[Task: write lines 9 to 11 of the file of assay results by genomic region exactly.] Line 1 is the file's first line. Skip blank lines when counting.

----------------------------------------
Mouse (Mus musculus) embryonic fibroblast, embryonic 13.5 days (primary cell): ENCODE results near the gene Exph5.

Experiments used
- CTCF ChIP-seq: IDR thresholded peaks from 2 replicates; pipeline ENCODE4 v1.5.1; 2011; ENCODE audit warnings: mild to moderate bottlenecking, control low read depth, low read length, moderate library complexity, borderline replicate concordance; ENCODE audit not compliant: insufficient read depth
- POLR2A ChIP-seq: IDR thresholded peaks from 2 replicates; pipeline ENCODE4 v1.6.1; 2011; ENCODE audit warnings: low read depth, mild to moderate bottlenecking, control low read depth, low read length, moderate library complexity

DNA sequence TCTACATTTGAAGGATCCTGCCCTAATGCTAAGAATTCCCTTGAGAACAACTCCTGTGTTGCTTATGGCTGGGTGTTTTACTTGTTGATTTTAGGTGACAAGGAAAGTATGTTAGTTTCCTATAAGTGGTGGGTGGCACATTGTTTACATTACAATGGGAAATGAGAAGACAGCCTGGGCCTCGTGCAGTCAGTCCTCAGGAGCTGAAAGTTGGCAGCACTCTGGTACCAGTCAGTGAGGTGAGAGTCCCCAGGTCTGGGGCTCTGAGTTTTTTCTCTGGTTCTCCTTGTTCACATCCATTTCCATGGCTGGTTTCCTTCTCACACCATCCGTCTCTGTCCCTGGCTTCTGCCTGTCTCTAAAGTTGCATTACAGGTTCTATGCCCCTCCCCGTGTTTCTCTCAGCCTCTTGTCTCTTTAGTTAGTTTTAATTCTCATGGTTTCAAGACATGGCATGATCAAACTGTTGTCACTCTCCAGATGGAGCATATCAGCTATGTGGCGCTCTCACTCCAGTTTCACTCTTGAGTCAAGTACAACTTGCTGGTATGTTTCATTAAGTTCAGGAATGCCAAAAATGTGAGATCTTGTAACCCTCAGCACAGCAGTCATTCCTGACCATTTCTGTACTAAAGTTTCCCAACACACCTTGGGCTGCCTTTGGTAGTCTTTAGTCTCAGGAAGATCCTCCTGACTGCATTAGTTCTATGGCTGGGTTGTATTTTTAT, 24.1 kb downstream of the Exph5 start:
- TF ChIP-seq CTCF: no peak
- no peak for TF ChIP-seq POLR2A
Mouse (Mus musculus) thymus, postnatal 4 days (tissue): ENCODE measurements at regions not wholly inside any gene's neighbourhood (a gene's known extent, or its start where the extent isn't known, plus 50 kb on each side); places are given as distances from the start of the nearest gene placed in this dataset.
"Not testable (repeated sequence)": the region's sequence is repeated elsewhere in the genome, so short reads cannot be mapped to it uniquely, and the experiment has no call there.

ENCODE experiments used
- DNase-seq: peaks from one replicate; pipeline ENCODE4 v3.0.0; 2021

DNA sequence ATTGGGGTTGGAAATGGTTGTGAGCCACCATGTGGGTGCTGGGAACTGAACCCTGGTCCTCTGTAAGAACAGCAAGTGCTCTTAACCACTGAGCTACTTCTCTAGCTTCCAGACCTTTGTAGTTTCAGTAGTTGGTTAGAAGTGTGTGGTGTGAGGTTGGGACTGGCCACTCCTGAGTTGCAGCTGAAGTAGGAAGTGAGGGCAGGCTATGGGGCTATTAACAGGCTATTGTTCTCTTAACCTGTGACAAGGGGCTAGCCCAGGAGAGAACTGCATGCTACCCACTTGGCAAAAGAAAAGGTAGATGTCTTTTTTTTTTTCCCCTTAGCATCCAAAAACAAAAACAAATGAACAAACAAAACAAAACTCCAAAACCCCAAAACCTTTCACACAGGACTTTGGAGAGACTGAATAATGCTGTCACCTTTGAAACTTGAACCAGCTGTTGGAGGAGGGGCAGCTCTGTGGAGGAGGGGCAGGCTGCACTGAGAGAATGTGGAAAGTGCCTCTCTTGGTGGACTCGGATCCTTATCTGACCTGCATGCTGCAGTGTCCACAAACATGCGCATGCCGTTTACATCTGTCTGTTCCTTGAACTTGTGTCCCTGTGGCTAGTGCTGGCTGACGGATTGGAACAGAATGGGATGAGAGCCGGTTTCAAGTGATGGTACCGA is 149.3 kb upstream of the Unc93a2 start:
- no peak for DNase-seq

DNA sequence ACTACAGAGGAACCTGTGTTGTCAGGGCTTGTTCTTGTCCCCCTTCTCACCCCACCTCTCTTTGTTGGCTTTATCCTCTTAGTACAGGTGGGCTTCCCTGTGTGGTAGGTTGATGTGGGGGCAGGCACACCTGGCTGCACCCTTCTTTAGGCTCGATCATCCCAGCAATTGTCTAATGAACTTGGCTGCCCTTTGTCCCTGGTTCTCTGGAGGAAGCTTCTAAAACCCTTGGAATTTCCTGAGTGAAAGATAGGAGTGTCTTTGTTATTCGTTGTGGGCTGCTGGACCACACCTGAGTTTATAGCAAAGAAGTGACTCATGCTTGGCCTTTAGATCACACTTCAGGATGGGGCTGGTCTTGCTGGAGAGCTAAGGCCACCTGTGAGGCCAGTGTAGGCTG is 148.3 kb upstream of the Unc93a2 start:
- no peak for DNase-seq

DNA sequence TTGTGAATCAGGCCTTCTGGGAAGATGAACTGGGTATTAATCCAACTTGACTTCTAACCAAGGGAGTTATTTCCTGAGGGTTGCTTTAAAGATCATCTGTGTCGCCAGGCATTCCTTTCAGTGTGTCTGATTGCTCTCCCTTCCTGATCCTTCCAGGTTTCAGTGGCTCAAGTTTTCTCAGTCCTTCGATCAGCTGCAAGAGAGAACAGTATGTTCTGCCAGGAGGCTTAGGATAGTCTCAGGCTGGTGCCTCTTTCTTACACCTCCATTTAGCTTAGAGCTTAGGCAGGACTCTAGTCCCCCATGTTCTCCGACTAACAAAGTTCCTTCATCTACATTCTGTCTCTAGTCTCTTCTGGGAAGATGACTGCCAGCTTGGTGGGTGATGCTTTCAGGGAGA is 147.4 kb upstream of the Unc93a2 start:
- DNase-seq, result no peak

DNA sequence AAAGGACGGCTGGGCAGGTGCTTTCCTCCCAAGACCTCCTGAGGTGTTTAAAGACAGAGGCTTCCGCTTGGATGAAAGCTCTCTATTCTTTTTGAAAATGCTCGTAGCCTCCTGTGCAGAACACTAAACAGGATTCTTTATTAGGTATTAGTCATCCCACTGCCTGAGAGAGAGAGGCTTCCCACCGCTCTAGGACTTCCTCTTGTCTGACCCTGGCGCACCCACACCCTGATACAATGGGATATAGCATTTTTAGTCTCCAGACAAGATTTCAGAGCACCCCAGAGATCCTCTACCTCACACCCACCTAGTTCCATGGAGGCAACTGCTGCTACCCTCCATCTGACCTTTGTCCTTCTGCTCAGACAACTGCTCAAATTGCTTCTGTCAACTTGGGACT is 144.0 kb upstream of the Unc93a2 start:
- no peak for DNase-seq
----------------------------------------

"Not testable (repeated sequence)": the region's sequence is repeated elsewhere in the genome, so short reads cannot be mapped to it uniquely, and the experiment has no call there.

ENCODE experiments used
- DNase-seq: peaks from one replicate; pipeline ENCODE4 v3.0.0; 2021